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TO GEORGE DOUGLAS, ESQ.,

OP

DOUGLAS FARMS,
LONG ISLAND, NEW YORK,

NORTH AMERICA.

MY ESTEEMED FRIEND,

It is with unfeigned pleasure that I avail myself of your kind permission to dedicate to you the Eleventh Edition of this Sermon, as a token of my sincere regard and high veneration for your benevolent and Christian character, and as a memorial of your sojourn among us at Brighton in 1840.

I have the honour to subscribe myself yours to serve in the gospel of our Lord Jesus Christ,

HENRY HEAP.

Russell Square, August 8, 1840.

The profits arising from the sale of this Sermon will be given in ADDRESS TO THE CONGREGATION.

aid of the Tabernacle Sunday School.

MY RESPECTED FRIENDS,

You are all aware of the recent solemn event, which has caused our assembling together sooner than usual this evening; and as the chapel is excessively crowded, as well as the vestry, so that many have scarcely standing room, it is not my intention to add to the inconvenience of your situation, nor unnecessarily to trespass upon your patience in the delivery of a long and tedious introduction. The

young man, Josiah Paine, was executed on Penenden heath, near Maidstone, Kent, on the 2nd of April, for sheep-stealing. At his own particular request, I attended him in his last moments, with the Rev. Mr. Winter, the Chaplain of the prison; and I am truly happy to say, that we, with others who witnessed by night and day his becoming and exemplary conduct, after the dreadful sentence of the law had been pronounced, have substantial and satisfactory evidence to believe that he died a real penitent and a humble believer in the Son of God.

My design in calling the attention of the public to the affecting

scene which cut off from the land of the living poor young man, is, that his ignominious death may be a solemn warning to us all; particularly to young people, to show them the awful nature and fruits of sin; to guard them against the least approach to vice; to earnestly entreat them to forsake their wicked companions, who seek their final ruin, by leading them in paths of crime and infamy; and likewise to unfold to my

hearers, the abundant, rich, free, and all-sufficient

grace

of God, gloriously and triumphantly displayed through the efficacy of the blood of Christ in the salvation of the vilest rebels and the chief of sinners.

The text to which I will now refer you, as peculiarly suitable and illustrative of the preceding observation, you will find recorded in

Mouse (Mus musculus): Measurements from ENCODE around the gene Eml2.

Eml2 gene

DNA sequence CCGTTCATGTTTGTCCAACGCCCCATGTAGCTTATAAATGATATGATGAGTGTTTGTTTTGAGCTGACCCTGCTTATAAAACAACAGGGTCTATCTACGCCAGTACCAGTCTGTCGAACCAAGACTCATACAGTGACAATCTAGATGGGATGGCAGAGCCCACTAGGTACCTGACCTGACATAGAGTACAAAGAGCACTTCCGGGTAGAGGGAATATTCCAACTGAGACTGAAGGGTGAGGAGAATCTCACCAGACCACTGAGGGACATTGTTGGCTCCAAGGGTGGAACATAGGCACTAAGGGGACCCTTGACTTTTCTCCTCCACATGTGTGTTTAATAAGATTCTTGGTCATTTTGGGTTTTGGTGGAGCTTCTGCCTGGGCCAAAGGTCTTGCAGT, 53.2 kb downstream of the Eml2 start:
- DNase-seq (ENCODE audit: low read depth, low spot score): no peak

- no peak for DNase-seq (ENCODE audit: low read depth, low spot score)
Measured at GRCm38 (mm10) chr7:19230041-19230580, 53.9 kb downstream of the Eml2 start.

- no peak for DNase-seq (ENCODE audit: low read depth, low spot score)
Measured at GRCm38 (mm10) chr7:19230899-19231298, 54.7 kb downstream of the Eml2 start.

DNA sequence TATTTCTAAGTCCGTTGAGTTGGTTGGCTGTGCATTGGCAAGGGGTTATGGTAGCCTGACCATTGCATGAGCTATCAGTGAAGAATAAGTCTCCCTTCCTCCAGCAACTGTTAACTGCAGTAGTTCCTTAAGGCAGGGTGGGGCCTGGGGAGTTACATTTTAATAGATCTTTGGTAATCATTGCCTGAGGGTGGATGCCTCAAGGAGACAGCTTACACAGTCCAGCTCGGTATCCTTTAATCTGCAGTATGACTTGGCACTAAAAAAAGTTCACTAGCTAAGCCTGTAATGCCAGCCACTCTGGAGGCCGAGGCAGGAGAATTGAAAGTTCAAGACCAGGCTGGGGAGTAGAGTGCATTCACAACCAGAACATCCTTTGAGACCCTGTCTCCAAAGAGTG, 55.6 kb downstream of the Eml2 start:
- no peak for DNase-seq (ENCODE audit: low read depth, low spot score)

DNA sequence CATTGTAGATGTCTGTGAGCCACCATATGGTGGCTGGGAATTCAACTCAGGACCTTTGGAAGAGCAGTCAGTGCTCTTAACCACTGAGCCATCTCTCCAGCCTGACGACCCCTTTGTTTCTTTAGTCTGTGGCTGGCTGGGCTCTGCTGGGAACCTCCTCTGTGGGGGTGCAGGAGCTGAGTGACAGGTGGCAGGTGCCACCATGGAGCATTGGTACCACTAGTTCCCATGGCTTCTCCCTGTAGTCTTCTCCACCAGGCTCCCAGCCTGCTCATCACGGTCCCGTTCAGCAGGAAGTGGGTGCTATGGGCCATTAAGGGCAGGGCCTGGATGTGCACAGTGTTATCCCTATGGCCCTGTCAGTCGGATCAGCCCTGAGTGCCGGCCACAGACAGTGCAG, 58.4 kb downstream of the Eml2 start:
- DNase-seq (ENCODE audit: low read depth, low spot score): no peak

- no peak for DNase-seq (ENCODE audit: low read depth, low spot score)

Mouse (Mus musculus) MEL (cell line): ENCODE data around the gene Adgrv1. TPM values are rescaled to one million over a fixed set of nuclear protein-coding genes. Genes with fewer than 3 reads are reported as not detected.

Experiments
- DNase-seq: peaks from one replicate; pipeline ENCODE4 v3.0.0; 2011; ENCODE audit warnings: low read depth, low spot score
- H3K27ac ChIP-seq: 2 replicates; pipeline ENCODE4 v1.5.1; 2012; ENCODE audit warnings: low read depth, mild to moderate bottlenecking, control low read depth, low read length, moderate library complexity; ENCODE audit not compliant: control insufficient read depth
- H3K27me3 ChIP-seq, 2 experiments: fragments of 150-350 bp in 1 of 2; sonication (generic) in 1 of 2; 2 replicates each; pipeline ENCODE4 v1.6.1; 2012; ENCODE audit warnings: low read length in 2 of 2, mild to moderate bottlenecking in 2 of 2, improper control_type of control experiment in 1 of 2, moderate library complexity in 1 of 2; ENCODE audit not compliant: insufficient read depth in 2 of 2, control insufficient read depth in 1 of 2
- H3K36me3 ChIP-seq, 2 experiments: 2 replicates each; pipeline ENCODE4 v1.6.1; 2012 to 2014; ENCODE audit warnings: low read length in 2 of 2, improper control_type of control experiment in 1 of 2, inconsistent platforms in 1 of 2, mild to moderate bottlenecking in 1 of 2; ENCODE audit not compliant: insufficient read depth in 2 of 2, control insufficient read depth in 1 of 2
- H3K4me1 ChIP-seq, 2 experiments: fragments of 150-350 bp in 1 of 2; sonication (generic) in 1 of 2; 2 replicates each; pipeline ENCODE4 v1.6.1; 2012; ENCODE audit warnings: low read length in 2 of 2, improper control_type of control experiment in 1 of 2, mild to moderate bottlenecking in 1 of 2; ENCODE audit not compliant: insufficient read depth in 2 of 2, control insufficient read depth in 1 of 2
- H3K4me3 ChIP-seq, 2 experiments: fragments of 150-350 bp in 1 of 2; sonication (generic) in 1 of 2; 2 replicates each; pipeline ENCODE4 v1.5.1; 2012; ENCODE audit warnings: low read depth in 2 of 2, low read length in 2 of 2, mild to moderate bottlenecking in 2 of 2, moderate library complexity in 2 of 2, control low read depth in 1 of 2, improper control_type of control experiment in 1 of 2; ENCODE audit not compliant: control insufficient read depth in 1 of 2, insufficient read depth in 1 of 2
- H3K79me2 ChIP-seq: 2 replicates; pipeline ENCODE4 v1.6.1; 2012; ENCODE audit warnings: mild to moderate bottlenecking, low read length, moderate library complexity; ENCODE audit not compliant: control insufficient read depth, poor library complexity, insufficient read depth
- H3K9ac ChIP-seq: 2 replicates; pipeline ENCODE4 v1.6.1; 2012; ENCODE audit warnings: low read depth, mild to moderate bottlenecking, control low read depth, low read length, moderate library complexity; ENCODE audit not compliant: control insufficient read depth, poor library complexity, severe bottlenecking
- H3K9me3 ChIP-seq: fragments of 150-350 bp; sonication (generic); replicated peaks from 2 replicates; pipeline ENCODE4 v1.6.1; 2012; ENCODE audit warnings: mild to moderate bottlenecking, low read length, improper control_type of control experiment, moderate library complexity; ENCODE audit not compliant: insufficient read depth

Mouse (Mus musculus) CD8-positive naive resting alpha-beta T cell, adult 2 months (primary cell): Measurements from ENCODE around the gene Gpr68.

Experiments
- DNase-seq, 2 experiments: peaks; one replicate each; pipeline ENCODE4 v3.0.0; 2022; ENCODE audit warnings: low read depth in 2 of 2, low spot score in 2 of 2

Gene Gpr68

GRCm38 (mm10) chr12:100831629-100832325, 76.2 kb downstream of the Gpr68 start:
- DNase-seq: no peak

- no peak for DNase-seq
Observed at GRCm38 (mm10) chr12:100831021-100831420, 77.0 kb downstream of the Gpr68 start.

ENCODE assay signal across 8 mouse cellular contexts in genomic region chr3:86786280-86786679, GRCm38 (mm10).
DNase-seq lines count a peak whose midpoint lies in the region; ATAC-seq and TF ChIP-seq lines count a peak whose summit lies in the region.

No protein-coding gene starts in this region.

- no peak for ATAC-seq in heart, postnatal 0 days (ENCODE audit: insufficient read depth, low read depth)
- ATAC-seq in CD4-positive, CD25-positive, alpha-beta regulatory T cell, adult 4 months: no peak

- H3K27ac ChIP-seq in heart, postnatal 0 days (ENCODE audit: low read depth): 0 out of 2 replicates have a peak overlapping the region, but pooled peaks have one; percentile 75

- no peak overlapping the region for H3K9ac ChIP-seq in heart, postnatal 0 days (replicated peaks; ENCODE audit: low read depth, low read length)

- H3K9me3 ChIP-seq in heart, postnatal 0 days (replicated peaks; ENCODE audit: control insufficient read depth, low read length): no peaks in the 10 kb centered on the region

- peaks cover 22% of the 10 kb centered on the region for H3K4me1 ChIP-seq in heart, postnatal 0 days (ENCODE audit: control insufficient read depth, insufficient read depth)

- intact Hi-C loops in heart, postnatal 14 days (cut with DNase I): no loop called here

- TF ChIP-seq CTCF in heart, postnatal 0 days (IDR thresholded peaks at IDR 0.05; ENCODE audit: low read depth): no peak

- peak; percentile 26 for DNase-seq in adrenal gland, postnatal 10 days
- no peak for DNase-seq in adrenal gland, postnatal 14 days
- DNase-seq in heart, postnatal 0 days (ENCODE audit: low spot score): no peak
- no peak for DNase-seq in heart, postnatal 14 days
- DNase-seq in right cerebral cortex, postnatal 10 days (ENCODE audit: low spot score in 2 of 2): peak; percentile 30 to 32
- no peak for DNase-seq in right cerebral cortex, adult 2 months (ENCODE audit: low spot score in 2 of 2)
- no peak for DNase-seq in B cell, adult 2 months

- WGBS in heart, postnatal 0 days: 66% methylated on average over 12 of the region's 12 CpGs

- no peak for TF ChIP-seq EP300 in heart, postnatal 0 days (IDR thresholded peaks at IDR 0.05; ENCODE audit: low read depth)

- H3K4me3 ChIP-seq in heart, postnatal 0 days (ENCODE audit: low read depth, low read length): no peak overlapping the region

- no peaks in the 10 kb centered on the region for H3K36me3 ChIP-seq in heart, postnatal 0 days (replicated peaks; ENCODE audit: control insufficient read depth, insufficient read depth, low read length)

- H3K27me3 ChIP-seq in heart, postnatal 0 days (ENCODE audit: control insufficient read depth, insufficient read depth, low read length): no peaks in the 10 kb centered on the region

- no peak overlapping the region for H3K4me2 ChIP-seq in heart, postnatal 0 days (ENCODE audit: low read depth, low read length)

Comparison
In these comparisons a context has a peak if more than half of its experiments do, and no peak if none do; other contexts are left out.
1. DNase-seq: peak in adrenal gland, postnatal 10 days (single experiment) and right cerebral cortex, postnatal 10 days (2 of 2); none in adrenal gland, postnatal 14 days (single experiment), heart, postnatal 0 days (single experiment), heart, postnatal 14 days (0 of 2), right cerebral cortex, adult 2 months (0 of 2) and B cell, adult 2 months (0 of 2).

this

LUKE XXIII. 42, 43. " And he said unto Jesus, Lord, remember me when thou comest into thy kingdom! And Jesus said unto him, Verily I say unto thee, To-day shalt thou be with me in paradise.”

0! may the Lord the Spirit enable me to set forth to you clearly, faithfully, and affectionately, the momentous truths contained in this surprising portion of holy scripture, and savingly accompany them to your hearts by his living unction, that some lost sinner may be plucked as a brand from the fierce burning of fire unquenchable; and that the Lord's regenerated family may be edified and stand fast in the true grace of God: then sower and reapers will rejoice together, and gather fruit unto life eternal, to the everlasting honour of our covenant God and mighty Redeemer.

The text consists of two parts.
I. THE PRAYER OF THE DYING Thief.
II. THE ALMIGHTY SAVIOUR'S GRACIOUS ANSWER.

I. His PRAYER,—“ Lord, remember me when thou comest into thy kingdom !” In which is observable, first, the person he addressed, or the object of his prayerLord. The Greek word here used, and in other passages of scripture translated Lord, literally signifies, master, ruler, and governor; and when applied to Christ it denotes his supremacy and sovereignty. By this expressive title he is revealed to us as the King of kings, and Lord of lords -the Governor of all worlds—the Head of the church, and the Almighty Saviour of sinners. The learned Zanchie observes, that this name is simply and absolutely ascribed to Christ a thousand times in the writings of the apostles. Dr. Pearson, bishop of Chester, in his justly celebrated Exposition of the Creed, remarks, that not only Christ is the Lord, but that this title doth so properly belong unto him, that the term the Lordalone, absolutely taken, is fçequently used by the evangelists and apostles determinately for Christ, insomuch that the angels observe that dialect, “Come, see the place where the Lord lay!” Matt. xxviii. 6. Nor is it difficult to find that name amongst the books of the law, in the most high and full signification ; for it is most frequently used as the name of the supreme God, sometimes for “ El," or

Elohim ;” sometimes for “Shaddai,” or " the Rock;" often for "Adonai ;” and most universally for “ Jehovah,"

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